April 25, 2015: The Morning After
By Karnig Kerkonian
(This article first appeared in the Association’s Newsletter, Winter 2015, Volume 26, Number 1)
Law is the business of social ordering. So it is particularly fitting, on the eve of the Genocide Centennial, for Armenian lawyers to give some thought as to the state of our present social order. This is a complicated undertaking for a number of reasons, as such consideration necessarily touches on our history, on our politics, on our pride and, of course, on our very insecurities as a people. But it is further complicated by something monumentally deeper—something not necessarily easily articulable: the inescapable reality that our nation’s historic disenfranchisement has left none of us untouched, has left none of us unscathed and has left none of us able to deny that the very blood flowing through our veins today, which we pass to our children and theirs, stained desert sand just a century ago for no justifiable reason. For lawyers trained to value reason over emotion, the challenge is clear.
The Genocide was a national trauma of unspeakable proportion; and our nation today still lives in a post-traumatic period. We cannot underestimate the impact on the psychology of our identity; on our own self-perception of who we are. We cannot pretend that the last century’s discourse of disenfranchisement has not utterly consumed, and perhaps even confused, our view of our own identity today. It is axiomatic that we are more than the Genocide— but trauma skews perspective, it blurs the horizon and it renders the future a mirage. You see, this is the purpose of Genocide itself—to erase the people, to erase the nation in the minds of the people who remain, and to erase everything else from the identity of the rest of us. It is a disgusting truth; but it is precisely what Genocide is.
Look around. Today, the Genocide may be our single most commonly shared trait of group identity, particularly outside of Armenia. Even a quick survey of those who we consider, or would consider themselves, Armenians quickly demonstrates that it is entirely possible that neither language, location, vocation, cuisine, culture, religion, nor even genetics links one Armenian to another to the extent the Genocide does. This should disturb us. It should frighten us that we are left holding more hands in our trauma than in our dances, left sharing more pride in our protests than in our literature and left embracing one another more in commemoration than in celebration. We are not historic artifacts; we are a living nation, surely with stories yet to tell and epics yet to write.
It is time to hand the evidence over to our lawyers and let them prosecute the crimes of inhumanity perpetrated on our people. And it is time for the rest of us to begin rebuilding our national consciousness, rediscovering our national identity and re-entrenching the value of that identity in our children, wherever on this earth they may sleep. It is time for us to champion our progress, not our perseverance. We must awake on April 25, 2015 with a national consciousness that rises above the Genocide, that embraces Armenians living in a Republic and an ever-growing Diaspora and that insists that we as Armenians forevermore define our identity by what we have done rather than what has been done to us.
The Republic of Armenia, in and of itself, is not the solution to defining a comprehensive national consciousness. Our nation is larger than the Republic of Armenia—we have to accept this and assume the responsibility it imposes. Of course, the Republic is of vital importance to us as Armenians, an integral element of the survival of the Armenian people, and we must do everything we can to support its development and ensure its stability. However, the Republic is neither the Armenian nation nor its savior.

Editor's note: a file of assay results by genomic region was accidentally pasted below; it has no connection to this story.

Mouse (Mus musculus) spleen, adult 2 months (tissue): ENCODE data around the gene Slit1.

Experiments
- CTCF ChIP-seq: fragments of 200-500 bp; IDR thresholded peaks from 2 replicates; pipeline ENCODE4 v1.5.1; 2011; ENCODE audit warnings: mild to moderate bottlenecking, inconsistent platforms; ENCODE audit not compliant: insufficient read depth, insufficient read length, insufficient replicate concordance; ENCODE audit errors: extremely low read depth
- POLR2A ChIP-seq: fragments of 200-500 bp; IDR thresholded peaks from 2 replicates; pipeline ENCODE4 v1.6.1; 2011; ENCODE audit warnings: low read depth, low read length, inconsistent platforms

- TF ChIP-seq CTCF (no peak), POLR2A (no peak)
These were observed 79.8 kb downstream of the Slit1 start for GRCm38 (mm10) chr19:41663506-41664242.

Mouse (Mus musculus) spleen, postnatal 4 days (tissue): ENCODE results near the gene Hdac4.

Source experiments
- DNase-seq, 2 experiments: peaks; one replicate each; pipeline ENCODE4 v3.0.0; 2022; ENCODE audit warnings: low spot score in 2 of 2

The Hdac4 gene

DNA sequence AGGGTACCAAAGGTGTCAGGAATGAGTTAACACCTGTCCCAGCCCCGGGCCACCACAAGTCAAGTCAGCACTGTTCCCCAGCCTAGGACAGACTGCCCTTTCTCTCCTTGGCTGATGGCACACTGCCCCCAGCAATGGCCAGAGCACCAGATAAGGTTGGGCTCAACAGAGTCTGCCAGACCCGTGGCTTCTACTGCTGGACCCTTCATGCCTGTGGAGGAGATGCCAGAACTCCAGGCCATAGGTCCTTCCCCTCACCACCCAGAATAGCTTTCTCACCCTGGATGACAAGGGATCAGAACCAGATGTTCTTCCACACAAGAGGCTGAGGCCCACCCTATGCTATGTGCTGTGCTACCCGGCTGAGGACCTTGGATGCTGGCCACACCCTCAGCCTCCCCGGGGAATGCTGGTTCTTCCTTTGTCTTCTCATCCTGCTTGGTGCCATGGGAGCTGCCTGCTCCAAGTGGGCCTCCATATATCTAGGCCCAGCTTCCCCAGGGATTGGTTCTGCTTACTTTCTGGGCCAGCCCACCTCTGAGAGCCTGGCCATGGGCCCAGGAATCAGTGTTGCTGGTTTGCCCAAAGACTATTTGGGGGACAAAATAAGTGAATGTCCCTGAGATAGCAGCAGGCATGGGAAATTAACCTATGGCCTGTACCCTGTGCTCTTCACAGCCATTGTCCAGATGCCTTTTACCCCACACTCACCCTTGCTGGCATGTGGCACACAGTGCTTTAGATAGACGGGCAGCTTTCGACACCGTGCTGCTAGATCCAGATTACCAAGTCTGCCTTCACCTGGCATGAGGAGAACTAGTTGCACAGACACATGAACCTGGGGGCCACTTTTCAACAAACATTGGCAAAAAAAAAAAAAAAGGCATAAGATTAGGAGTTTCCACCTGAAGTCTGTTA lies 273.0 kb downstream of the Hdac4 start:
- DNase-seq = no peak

I say this not to belittle the importance of an independent state, but we cannot pretend that its emergence was something different than it was. The Republic was not born as our Israel. The independence of the Republic of Armenia, as was the fall of the Soviet Union more generally, was an event which few—including the leading Western Soviet scholars at the time— came even close to predicting. The Republic was not the result of a national intellectual movement to save the Armenian nation and it was not the great white horse for ending the indignities against the Armenian people. Israel, on the other hand, was both for the Jews.
A cursory review of Theodore Herzl’s late-nineteenth century work, Judenstaat, immediately introduces the reader to a national agenda, a national plan to create a nation-state for Jews in either Palestine or Argentina for the purpose of saving the Jews from widespread and incessant persecution, particularly in Europe. Herzl’s intellectual seed sprouted nationalist sentiment among Jewish intellectuals throughout Europe and awakened a national consciousness that fueled an emerging Zionist platform. The lectures given at the various Jewish World Congresses, particularly the First Zionist Congress in 1897, only buttressed the intellectual foundation upon which the concept of a Jewish state was rooted. When the State of Israel emerged in 1948, thousands of Jews waiting aboard massive ships in coastal Mediterranean waters arrived on the new land fulfilling a political and intellectual agenda nearly a century in the making.
This type of nationalistic foundation is absent from the independence of the Republic of Armenia. The Republic gained its independence as a result of a political and economic implosion of the Soviet Union with which the rest of the Armenian nation, institutionally and particularly in the Diaspora, played at best a nominal role. As much as the demonstrations in Yerevan for unification of Karabagh with Armenia contributed to the world’s visual of the great Soviet collapse unfolding, it would not be accurate to claim that these demonstrations substantively caused the downfall of the Soviet Union and the independence of Armenia. The refusal to see the Republic in this context is escapist rhetoric that has led the Diaspora into a near complete abandonment of any vital Armenian issue outside of the Republic and beyond the Genocide.